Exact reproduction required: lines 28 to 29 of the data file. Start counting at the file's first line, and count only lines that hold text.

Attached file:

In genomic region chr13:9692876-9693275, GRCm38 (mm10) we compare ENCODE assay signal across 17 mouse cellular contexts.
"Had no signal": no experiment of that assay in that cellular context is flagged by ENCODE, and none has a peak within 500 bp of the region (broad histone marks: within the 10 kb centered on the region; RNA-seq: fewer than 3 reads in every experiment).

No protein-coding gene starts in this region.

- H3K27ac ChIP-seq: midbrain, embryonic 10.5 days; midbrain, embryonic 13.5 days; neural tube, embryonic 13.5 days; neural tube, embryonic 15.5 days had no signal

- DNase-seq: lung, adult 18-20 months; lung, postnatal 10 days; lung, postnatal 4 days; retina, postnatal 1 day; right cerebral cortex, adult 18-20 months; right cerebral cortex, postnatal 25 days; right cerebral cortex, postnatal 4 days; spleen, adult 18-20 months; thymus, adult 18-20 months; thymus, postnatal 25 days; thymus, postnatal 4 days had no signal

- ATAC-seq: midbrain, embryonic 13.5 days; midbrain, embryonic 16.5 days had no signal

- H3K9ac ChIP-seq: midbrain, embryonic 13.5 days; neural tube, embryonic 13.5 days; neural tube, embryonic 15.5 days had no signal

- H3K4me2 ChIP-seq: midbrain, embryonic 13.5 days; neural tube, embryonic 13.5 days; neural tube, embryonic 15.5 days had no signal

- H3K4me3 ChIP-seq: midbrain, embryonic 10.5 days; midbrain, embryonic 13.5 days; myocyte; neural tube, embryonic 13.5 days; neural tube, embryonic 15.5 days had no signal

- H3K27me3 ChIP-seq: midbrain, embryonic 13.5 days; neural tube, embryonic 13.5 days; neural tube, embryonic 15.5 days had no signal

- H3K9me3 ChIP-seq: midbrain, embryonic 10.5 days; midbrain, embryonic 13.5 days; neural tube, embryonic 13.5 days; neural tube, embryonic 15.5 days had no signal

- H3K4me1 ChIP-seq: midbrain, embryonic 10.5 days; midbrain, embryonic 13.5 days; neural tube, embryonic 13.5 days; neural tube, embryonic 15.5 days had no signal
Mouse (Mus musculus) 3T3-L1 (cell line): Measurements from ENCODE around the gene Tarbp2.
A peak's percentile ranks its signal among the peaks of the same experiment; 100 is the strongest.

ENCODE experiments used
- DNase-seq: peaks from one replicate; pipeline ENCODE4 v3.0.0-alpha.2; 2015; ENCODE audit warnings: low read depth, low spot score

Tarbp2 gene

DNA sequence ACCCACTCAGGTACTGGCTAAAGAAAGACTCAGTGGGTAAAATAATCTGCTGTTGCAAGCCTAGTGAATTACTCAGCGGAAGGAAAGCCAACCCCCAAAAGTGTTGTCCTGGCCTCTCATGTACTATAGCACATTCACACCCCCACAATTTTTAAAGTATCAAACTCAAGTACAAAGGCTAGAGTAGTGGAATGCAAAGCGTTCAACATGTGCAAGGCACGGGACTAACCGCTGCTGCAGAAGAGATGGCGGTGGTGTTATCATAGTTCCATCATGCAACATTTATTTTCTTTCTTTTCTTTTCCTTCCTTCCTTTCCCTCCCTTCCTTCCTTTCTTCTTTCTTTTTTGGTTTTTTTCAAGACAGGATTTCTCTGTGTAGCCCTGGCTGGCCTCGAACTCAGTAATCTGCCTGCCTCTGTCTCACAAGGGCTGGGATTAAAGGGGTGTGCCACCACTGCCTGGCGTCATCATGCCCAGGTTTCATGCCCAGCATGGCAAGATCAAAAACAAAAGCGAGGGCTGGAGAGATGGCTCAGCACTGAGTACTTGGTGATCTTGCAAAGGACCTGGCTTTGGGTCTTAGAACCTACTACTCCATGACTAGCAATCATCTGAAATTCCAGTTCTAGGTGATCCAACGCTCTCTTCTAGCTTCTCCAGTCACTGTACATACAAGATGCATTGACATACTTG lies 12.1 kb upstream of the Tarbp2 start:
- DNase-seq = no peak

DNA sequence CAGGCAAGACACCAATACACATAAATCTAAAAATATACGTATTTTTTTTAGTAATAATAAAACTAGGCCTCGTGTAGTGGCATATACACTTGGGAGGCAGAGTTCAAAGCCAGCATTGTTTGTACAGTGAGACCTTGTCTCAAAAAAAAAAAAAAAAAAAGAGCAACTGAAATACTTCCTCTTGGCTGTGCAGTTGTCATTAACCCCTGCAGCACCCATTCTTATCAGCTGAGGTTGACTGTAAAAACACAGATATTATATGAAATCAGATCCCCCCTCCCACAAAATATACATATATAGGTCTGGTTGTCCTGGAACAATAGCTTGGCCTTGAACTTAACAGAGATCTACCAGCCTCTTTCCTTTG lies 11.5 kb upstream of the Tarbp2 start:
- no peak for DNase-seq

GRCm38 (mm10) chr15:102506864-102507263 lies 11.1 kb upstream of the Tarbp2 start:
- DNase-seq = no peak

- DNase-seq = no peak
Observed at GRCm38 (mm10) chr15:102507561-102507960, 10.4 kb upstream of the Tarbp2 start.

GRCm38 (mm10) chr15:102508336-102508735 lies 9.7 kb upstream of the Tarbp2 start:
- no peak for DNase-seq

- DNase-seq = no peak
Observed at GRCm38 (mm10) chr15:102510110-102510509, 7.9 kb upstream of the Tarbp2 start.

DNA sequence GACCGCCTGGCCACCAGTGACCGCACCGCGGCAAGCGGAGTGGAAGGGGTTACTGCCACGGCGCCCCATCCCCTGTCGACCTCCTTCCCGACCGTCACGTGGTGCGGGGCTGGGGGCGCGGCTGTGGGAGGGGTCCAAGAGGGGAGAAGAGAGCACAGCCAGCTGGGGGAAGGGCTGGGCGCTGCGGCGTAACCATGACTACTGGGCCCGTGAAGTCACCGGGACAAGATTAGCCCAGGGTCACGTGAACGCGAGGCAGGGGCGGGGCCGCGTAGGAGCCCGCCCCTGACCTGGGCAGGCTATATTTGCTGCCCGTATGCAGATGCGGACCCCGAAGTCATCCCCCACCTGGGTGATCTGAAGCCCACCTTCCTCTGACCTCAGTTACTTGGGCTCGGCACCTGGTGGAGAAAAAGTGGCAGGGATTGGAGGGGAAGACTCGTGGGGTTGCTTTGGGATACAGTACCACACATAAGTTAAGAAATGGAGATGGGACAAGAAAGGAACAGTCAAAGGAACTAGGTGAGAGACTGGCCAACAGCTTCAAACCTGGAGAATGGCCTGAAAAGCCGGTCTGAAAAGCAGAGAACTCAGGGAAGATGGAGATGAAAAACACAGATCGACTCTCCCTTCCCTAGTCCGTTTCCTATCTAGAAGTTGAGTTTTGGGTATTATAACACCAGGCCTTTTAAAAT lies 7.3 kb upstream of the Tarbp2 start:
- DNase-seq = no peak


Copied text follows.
- DNase-seq = no peak
Observed at GRCm38 (mm10) chr15:102510110-102510509, 7.9 kb upstream of the Tarbp2 start.